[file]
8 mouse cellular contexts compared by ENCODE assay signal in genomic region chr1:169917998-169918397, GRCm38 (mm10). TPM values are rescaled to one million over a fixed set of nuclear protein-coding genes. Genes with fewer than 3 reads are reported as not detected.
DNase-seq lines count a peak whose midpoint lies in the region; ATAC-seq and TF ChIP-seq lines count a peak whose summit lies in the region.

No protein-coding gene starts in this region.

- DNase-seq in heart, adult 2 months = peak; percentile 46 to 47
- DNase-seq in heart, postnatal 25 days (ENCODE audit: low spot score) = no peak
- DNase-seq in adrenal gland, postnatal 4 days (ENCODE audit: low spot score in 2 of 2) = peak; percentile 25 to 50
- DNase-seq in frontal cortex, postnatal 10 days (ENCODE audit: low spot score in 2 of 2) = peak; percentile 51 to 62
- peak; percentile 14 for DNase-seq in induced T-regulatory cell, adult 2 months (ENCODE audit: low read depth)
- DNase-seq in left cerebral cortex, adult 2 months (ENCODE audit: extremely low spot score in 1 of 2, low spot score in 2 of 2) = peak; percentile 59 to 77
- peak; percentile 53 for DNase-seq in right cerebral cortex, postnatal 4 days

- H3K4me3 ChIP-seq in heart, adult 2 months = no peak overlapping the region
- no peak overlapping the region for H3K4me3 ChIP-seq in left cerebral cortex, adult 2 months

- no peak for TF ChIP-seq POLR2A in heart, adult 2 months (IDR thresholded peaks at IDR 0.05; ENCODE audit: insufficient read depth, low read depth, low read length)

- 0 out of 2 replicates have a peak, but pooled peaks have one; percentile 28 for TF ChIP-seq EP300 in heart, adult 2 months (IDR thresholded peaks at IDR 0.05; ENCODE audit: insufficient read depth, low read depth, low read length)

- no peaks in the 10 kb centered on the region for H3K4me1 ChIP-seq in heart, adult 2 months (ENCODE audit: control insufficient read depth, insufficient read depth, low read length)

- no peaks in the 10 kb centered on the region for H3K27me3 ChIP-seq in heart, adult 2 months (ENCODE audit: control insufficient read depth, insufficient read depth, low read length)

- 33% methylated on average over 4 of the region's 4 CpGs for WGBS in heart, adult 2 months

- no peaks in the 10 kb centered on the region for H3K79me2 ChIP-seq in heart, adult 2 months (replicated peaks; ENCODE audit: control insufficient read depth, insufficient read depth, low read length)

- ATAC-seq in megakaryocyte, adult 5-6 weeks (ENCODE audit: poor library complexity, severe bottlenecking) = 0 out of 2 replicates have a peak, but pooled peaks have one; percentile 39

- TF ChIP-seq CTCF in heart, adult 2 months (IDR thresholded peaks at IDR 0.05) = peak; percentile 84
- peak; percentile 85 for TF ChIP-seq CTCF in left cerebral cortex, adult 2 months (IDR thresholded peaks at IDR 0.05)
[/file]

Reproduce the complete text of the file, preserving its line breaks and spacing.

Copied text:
8 mouse cellular contexts compared by ENCODE assay signal in genomic region chr1:169917998-169918397, GRCm38 (mm10). TPM values are rescaled to one million over a fixed set of nuclear protein-coding genes. Genes with fewer than 3 reads are reported as not detected.
DNase-seq lines count a peak whose midpoint lies in the region; ATAC-seq and TF ChIP-seq lines count a peak whose summit lies in the region.

No protein-coding gene starts in this region.

- DNase-seq in heart, adult 2 months = peak; percentile 46 to 47
- DNase-seq in heart, postnatal 25 days (ENCODE audit: low spot score) = no peak
- DNase-seq in adrenal gland, postnatal 4 days (ENCODE audit: low spot score in 2 of 2) = peak; percentile 25 to 50
- DNase-seq in frontal cortex, postnatal 10 days (ENCODE audit: low spot score in 2 of 2) = peak; percentile 51 to 62
- peak; percentile 14 for DNase-seq in induced T-regulatory cell, adult 2 months (ENCODE audit: low read depth)
- DNase-seq in left cerebral cortex, adult 2 months (ENCODE audit: extremely low spot score in 1 of 2, low spot score in 2 of 2) = peak; percentile 59 to 77
- peak; percentile 53 for DNase-seq in right cerebral cortex, postnatal 4 days

- H3K4me3 ChIP-seq in heart, adult 2 months = no peak overlapping the region
- no peak overlapping the region for H3K4me3 ChIP-seq in left cerebral cortex, adult 2 months

- no peak for TF ChIP-seq POLR2A in heart, adult 2 months (IDR thresholded peaks at IDR 0.05; ENCODE audit: insufficient read depth, low read depth, low read length)

- 0 out of 2 replicates have a peak, but pooled peaks have one; percentile 28 for TF ChIP-seq EP300 in heart, adult 2 months (IDR thresholded peaks at IDR 0.05; ENCODE audit: insufficient read depth, low read depth, low read length)

- no peaks in the 10 kb centered on the region for H3K4me1 ChIP-seq in heart, adult 2 months (ENCODE audit: control insufficient read depth, insufficient read depth, low read length)

- no peaks in the 10 kb centered on the region for H3K27me3 ChIP-seq in heart, adult 2 months (ENCODE audit: control insufficient read depth, insufficient read depth, low read length)

- 33% methylated on average over 4 of the region's 4 CpGs for WGBS in heart, adult 2 months

- no peaks in the 10 kb centered on the region for H3K79me2 ChIP-seq in heart, adult 2 months (replicated peaks; ENCODE audit: control insufficient read depth, insufficient read depth, low read length)

- ATAC-seq in megakaryocyte, adult 5-6 weeks (ENCODE audit: poor library complexity, severe bottlenecking) = 0 out of 2 replicates have a peak, but pooled peaks have one; percentile 39

- TF ChIP-seq CTCF in heart, adult 2 months (IDR thresholded peaks at IDR 0.05) = peak; percentile 84
- peak; percentile 85 for TF ChIP-seq CTCF in left cerebral cortex, adult 2 months (IDR thresholded peaks at IDR 0.05)